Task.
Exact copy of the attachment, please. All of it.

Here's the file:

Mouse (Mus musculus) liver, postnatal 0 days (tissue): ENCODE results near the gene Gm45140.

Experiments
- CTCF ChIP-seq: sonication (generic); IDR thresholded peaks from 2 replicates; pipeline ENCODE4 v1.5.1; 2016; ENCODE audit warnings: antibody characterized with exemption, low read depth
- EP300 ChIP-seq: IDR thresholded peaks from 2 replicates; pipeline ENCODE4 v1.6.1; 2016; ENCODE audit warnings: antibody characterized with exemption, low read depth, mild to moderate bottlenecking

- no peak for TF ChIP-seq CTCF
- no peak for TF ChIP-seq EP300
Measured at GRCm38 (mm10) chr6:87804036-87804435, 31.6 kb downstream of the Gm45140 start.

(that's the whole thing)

Mouse (Mus musculus) liver, postnatal 0 days (tissue): ENCODE results near the gene Gm45140.

Experiments
- CTCF ChIP-seq: sonication (generic); IDR thresholded peaks from 2 replicates; pipeline ENCODE4 v1.5.1; 2016; ENCODE audit warnings: antibody characterized with exemption, low read depth
- EP300 ChIP-seq: IDR thresholded peaks from 2 replicates; pipeline ENCODE4 v1.6.1; 2016; ENCODE audit warnings: antibody characterized with exemption, low read depth, mild to moderate bottlenecking

- no peak for TF ChIP-seq CTCF
- no peak for TF ChIP-seq EP300
Measured at GRCm38 (mm10) chr6:87804036-87804435, 31.6 kb downstream of the Gm45140 start.